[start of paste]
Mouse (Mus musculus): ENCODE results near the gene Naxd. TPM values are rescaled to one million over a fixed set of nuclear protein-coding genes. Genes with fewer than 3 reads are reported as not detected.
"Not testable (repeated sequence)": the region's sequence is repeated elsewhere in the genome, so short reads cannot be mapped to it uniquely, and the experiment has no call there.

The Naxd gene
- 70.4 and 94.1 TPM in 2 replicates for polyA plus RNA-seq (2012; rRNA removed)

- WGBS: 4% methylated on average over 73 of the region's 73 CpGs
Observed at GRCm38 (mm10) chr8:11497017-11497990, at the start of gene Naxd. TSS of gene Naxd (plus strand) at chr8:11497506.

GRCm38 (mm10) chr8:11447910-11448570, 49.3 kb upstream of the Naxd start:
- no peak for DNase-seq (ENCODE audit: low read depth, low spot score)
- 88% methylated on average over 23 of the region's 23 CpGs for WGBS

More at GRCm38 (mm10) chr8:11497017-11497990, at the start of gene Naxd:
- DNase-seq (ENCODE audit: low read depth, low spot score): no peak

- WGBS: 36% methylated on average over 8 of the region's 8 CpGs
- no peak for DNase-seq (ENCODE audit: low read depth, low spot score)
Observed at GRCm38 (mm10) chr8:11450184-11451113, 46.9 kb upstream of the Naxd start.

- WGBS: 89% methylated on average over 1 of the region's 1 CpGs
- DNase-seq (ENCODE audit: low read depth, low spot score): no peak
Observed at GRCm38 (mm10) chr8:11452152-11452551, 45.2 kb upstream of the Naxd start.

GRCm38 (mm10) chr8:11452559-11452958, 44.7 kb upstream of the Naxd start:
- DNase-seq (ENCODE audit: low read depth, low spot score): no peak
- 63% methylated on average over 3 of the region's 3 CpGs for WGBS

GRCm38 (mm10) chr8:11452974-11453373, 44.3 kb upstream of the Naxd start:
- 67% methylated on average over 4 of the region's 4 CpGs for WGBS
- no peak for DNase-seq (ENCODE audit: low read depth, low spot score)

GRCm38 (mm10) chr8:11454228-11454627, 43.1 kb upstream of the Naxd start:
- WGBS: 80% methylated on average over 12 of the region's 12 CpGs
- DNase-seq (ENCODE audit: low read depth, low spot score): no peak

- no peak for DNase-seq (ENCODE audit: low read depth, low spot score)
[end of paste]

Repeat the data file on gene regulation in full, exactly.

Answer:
Mouse (Mus musculus): ENCODE results near the gene Naxd. TPM values are rescaled to one million over a fixed set of nuclear protein-coding genes. Genes with fewer than 3 reads are reported as not detected.
"Not testable (repeated sequence)": the region's sequence is repeated elsewhere in the genome, so short reads cannot be mapped to it uniquely, and the experiment has no call there.

The Naxd gene
- 70.4 and 94.1 TPM in 2 replicates for polyA plus RNA-seq (2012; rRNA removed)

- WGBS: 4% methylated on average over 73 of the region's 73 CpGs
Observed at GRCm38 (mm10) chr8:11497017-11497990, at the start of gene Naxd. TSS of gene Naxd (plus strand) at chr8:11497506.

GRCm38 (mm10) chr8:11447910-11448570, 49.3 kb upstream of the Naxd start:
- no peak for DNase-seq (ENCODE audit: low read depth, low spot score)
- 88% methylated on average over 23 of the region's 23 CpGs for WGBS

More at GRCm38 (mm10) chr8:11497017-11497990, at the start of gene Naxd:
- DNase-seq (ENCODE audit: low read depth, low spot score): no peak

- WGBS: 36% methylated on average over 8 of the region's 8 CpGs
- no peak for DNase-seq (ENCODE audit: low read depth, low spot score)
Observed at GRCm38 (mm10) chr8:11450184-11451113, 46.9 kb upstream of the Naxd start.

- WGBS: 89% methylated on average over 1 of the region's 1 CpGs
- DNase-seq (ENCODE audit: low read depth, low spot score): no peak
Observed at GRCm38 (mm10) chr8:11452152-11452551, 45.2 kb upstream of the Naxd start.

GRCm38 (mm10) chr8:11452559-11452958, 44.7 kb upstream of the Naxd start:
- DNase-seq (ENCODE audit: low read depth, low spot score): no peak
- 63% methylated on average over 3 of the region's 3 CpGs for WGBS

GRCm38 (mm10) chr8:11452974-11453373, 44.3 kb upstream of the Naxd start:
- 67% methylated on average over 4 of the region's 4 CpGs for WGBS
- no peak for DNase-seq (ENCODE audit: low read depth, low spot score)

GRCm38 (mm10) chr8:11454228-11454627, 43.1 kb upstream of the Naxd start:
- WGBS: 80% methylated on average over 12 of the region's 12 CpGs
- DNase-seq (ENCODE audit: low read depth, low spot score): no peak

- no peak for DNase-seq (ENCODE audit: low read depth, low spot score)